Report Explores Key Supply Chains and Advanced Manufacturing of Small Hydropower Systems
August 31, 2018
By Parthiv Kurup, NREL
This article updates the 2016 blog regarding hydropower turbine and trade analysis, undertaken collaboratively by the National Renewable Energy Laboratory (NREL) and the Oak Ridge National Laboratory (ORNL). We can happily report the final CEMAC report is published! This project analyzed the small hydropower (SHP) market, including the tradeflows, detailed costs, and potential markets, to help determine the status and opportunities along the supply chain.
Small hydropower, both to install domestically and export technology, has significant potential for the United States. Some key findings from the report:
Only 3% of U.S. dams currently generate electricity. The remaining non-powered dams (NPDs) represent a substantial domestic market opportunity with the potential to add 4.8 gigawatts (GW) of new electricity generation capacity by repowering NPDs, utilizing advanced technologies, and low-cost financing by 2050. If the full 4.8 GW was utilized, the state of Idaho could be powered with less than the 5 GW of net summer capacity in 2018!
A key strength in the U.S. hydropower manufacturing sector is the significant experience and availability of a skilled workforce, which can be leveraged by the SHP manufacturers to meet the domestic and foreign potential. This is key for new SHP growth. The primary factors affecting manufacturing decisions for SHP systems include clustered areas of the country with regional strength in SHP, skilled labor availability, product quality, proximity of suppliers to excellent resources, existing supply chains, and existing or growing markets—all are in abundance in the United States.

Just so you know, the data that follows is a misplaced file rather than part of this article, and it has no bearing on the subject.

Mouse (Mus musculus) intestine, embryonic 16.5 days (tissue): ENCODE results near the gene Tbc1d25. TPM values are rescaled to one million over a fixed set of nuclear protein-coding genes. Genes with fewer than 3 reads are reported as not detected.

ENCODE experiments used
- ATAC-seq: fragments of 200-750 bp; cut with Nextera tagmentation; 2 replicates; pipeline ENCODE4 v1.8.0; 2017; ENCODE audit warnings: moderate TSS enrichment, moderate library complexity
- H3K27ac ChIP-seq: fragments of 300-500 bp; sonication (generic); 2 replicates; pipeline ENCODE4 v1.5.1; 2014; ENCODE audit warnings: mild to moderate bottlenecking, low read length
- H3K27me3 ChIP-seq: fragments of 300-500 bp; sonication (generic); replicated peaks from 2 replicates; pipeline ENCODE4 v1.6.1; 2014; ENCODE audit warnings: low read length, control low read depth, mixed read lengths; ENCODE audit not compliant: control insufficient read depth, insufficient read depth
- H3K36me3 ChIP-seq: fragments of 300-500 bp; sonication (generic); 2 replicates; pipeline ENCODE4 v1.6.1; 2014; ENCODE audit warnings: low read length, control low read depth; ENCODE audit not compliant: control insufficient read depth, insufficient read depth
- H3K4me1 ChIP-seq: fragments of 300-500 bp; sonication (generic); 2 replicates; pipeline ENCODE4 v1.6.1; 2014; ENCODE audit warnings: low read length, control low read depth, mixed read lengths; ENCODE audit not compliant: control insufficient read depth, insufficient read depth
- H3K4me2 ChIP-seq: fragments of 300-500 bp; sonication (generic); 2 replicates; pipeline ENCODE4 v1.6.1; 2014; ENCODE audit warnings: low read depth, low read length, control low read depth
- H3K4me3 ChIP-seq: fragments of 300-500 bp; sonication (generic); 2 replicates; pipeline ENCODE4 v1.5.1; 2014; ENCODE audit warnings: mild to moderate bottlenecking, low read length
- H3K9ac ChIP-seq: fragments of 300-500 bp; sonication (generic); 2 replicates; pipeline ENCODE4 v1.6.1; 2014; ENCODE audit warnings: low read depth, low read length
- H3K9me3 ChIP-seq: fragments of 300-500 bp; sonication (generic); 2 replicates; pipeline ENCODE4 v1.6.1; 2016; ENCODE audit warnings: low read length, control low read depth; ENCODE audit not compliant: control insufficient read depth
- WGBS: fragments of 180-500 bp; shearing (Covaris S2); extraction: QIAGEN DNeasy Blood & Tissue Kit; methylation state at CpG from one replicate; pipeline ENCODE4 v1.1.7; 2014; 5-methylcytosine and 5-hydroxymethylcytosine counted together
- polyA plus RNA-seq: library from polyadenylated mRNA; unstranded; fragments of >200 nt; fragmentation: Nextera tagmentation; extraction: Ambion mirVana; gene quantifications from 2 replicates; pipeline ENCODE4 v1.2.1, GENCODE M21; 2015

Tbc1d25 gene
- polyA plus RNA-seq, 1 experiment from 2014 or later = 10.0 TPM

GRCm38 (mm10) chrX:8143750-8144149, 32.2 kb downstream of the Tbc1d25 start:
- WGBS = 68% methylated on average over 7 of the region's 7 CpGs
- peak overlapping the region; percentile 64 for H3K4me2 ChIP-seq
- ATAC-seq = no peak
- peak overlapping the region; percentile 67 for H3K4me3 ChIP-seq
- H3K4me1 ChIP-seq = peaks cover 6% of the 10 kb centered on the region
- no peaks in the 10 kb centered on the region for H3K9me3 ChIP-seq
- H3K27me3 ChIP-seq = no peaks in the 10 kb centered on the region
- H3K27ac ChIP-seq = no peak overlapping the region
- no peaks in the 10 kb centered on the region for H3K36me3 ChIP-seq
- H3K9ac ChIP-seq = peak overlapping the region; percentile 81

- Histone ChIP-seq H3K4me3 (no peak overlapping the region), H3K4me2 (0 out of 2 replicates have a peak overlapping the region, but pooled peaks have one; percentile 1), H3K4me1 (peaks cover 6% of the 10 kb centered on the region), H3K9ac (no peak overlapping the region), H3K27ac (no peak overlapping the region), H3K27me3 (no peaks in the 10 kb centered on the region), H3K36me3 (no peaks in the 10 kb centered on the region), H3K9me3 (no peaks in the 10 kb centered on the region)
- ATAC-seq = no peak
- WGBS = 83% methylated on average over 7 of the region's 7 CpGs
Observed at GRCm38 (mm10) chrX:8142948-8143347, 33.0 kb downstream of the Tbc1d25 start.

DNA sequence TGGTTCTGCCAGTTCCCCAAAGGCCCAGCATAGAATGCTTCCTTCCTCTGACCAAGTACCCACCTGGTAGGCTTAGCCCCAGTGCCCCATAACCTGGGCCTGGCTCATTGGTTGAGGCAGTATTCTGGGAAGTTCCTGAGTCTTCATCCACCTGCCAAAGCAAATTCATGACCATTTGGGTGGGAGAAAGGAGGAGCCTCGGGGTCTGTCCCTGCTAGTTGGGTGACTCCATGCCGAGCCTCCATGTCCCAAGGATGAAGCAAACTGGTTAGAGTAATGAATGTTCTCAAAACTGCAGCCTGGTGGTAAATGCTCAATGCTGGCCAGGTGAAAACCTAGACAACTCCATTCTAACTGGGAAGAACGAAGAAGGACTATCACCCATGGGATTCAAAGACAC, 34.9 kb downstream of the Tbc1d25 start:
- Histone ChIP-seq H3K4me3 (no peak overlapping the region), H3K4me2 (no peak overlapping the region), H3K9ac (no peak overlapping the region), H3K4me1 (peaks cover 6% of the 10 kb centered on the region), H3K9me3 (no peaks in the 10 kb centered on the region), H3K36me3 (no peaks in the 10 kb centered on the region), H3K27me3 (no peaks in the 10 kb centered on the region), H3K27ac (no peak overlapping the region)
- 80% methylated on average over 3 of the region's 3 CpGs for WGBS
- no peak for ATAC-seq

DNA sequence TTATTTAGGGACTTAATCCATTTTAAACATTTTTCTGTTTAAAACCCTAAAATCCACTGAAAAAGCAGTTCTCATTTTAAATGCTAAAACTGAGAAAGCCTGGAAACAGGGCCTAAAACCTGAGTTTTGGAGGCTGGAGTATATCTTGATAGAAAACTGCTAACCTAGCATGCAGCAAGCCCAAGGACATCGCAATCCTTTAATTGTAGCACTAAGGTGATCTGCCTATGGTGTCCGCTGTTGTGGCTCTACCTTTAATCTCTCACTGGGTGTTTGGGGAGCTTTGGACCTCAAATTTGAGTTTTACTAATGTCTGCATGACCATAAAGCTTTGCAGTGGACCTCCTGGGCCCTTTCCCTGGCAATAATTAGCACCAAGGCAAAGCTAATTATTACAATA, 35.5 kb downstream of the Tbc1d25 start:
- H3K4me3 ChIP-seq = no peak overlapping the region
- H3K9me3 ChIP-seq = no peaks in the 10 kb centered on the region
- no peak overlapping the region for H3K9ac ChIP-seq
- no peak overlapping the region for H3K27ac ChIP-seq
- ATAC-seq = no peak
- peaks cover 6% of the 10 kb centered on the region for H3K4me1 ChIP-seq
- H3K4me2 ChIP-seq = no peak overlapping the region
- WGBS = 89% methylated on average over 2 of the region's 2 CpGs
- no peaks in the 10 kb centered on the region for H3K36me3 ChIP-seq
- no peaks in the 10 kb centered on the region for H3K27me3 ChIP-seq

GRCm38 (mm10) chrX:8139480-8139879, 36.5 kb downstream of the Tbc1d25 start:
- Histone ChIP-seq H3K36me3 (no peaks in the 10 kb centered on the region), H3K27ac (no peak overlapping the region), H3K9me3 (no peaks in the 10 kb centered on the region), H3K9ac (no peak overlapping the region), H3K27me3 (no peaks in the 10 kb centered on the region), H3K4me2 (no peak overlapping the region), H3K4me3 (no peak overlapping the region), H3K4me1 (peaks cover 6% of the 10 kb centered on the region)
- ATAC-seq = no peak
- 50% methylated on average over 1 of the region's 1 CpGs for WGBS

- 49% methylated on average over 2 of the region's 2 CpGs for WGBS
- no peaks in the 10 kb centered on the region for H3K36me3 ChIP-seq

ORNL and NREL worked together to select and define a representative system for NPDs made up of two 5-MW Kaplan-style turbines. The manufacturing cost of one representative system (i.e., 2x5 MW turbines) was found to be approximately $510,000, with a total assembled cost of approximately $550,000. Note, this manufactured cost of the representative system does not include the generator or other equipment nor transportation of parts to site or the construction of the SHP site.
The levelized cost of electricity (LCOE) is sensitive to the overall electro-mechanical equipment cost, but civil works are the biggest driver for SHP LCOE. Electro-mechanical equipment (e.g. the turbine and generator) contributes 8%–30% of the total LCOE for NPDs, while civil works constitute between 18% and 58% of the project LCOE (as seen in the image below). Without addressing the construction and installation aspects of SHP, advances in the turbine may not drive overall cost decreases.
The potential for SHP NPD systems outside of the United States could be several times bigger than the U.S. potential of 4.8 GW. Considering the top five foreign export markets of Chile, China, Columbia, India, and Japan, the work has found that these countries have nearly 72 GW! of technical potential that could be serviced with SHP installations. Utilization of existing U.S. manufacturing capacity and expertise, along with economies of scale benefits, could result in increased global competitiveness through lower investment requirements and component costs, which could lead to increased U.S. strength in the export of SHP systems and components.
Additive manufacturing (AM) or 3D-printing has significant potential for printing complex parts and tooling (e.g. molds) to produce components, rapid prototyping of scale models for testing, and decreasing the innovation and cycle time to get products to market. AM and light-weight composites, such as carbon fiber, could allow for radical design changes in SHP systems, but simply direct printing current designs or swapping out composite components are unlikely to give significant cost savings.
With the continued support of the U.S. Department of Energy's Water Power Technologies Office (WPTO) through research and development funding, future analysis could look at, for example, key areas or components AM and composites could be used in SHP systems, different SHP systems, such as canals and conduits, and help inform and guide strategic investment decisions along the manufacturing value chain of SHP.
Thank you to WPTO for their valuable support during this project, in particular the WPTO lead Marisol Bonnet. NREL would also like to thank ORNL's strong contributions, including the ORNL market team and the author Patrick O'Connor.
Access the full report titled "Analysis of Supply Chains and Advanced Manufacturing of Small Hydropower System."